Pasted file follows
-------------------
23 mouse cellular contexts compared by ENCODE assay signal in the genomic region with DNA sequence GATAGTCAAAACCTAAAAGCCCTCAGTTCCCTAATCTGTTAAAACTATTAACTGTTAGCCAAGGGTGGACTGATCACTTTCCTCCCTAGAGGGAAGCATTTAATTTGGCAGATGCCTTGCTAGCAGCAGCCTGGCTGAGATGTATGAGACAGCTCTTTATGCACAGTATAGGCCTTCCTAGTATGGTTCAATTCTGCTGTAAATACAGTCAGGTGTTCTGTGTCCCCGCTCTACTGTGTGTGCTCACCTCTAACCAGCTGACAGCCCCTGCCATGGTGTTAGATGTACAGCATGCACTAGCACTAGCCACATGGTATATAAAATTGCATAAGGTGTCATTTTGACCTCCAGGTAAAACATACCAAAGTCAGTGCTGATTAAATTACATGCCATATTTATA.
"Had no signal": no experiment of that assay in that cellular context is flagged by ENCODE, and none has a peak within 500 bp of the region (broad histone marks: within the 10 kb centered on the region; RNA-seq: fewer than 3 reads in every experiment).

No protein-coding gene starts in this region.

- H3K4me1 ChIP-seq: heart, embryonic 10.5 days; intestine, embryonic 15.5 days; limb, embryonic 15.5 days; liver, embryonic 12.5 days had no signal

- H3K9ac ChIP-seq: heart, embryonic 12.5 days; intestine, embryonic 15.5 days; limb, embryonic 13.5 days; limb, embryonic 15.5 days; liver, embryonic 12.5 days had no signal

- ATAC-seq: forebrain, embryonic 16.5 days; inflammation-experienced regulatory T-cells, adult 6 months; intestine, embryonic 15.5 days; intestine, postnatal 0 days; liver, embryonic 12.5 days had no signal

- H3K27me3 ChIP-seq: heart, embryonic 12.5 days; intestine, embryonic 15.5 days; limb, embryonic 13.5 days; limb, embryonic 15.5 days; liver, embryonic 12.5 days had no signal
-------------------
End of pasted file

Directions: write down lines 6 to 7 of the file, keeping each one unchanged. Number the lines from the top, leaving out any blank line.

- ATAC-seq: forebrain, embryonic 16.5 days; inflammation-experienced regulatory T-cells, adult 6 months; intestine, embryonic 15.5 days; intestine, postnatal 0 days; liver, embryonic 12.5 days had no signal

- H3K27me3 ChIP-seq: heart, embryonic 12.5 days; intestine, embryonic 15.5 days; limb, embryonic 13.5 days; limb, embryonic 15.5 days; liver, embryonic 12.5 days had no signal